Framework for Basic Nonprofit Marketing and Promotions Plan

(including plans for public and media relations, sales, advertising and promoting, and customer service)

© Copyright Carter McNamara, MBA, PhD, Authenticity Consulting, LLC.

Description

The following framework will guide you through completion of a basic nonprofit marketing and promotions plan. Associated plans include public and media relations plan, sales plan, and advertising and promotions plan.

NOTE: The framework depicts a useful format, but should be duplicated into an editable version, for example, into Microsoft Word.

Guidelines are provided to fill in the section and links to additional resources are provided.

Readers are encouraged to work with a planning team in their organization to fill in this framework. After completing this framework, readers can move information from the framework to a more suitable document to be the final version of the plan document, if desired.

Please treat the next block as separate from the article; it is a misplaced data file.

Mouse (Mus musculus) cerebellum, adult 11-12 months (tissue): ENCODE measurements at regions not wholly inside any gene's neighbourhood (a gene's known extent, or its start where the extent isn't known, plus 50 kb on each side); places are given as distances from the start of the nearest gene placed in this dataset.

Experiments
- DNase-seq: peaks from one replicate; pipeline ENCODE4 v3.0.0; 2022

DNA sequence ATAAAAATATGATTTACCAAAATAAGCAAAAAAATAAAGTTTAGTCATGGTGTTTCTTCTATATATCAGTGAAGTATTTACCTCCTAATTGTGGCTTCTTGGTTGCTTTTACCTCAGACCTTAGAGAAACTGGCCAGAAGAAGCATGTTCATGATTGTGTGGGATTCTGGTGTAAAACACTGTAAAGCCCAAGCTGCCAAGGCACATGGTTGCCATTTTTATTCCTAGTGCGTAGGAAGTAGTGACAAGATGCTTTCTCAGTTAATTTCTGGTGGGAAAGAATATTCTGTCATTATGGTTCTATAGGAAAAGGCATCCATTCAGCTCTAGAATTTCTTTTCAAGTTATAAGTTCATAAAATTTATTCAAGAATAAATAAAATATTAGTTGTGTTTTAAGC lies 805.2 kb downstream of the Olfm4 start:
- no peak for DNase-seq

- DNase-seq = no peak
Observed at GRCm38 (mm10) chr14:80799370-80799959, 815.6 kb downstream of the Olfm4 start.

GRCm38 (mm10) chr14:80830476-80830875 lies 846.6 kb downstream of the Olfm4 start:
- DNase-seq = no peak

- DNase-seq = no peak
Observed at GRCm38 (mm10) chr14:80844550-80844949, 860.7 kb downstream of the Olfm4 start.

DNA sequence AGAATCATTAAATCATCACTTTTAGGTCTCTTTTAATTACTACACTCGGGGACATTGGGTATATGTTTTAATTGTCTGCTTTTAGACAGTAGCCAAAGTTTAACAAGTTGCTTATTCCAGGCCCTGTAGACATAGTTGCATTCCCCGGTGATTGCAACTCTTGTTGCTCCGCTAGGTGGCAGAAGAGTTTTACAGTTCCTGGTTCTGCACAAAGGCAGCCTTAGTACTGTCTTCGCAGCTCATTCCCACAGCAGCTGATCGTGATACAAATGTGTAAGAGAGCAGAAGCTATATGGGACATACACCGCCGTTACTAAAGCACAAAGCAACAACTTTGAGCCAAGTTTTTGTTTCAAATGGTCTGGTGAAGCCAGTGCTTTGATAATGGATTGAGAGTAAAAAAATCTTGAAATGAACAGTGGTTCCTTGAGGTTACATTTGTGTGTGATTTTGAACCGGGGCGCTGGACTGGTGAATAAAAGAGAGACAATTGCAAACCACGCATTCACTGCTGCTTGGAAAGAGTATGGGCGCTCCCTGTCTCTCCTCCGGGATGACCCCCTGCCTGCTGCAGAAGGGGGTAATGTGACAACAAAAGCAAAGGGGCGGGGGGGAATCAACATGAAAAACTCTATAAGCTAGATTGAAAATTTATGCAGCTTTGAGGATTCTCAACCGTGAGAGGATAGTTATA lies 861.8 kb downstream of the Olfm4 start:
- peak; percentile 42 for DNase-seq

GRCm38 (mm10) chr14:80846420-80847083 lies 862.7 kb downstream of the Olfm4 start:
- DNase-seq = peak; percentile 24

Also see
Related Library Topics



[NAME OF YOUR NONPROFIT ORGANIZATION!]

MARKETING AND PROMOTIONS PLAN

[date!]


TABLE OF CONTENTS

MARKETING AND PROMOTION OF ORGANIZATION

Public Relations Plan

Media Plan

MARKETING AND PROMOTIONS OF EACH PROGRAMS/SERVICE

Description of Service

Target Markets and Client Profiles

Competitor Analysis

Collaborator/Partner Analysis

Pricing Analysis

Sales Plan

Advertising and Promotions Plan

Production Planning

Distribution Planning

Customer Service Plan

EVALUATION OF PLAN

GOALS, RESPONSIBILITIES, TIMELINES AND BUDGET


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MARKETING AND PROMOTIONS OF ORGANIZATION

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Public Relations Plan

(For additional assistance, see Managing Your Public Image (Public Relations).)

Mission Statement

Portrays the basic purpose of our organization, the groups of clients that it services and generally how it serves them. The mission statement should be referenced when designing and implementing the marketing and promotions plan. (For assistance, see Basics in Developing a Mission Statement.)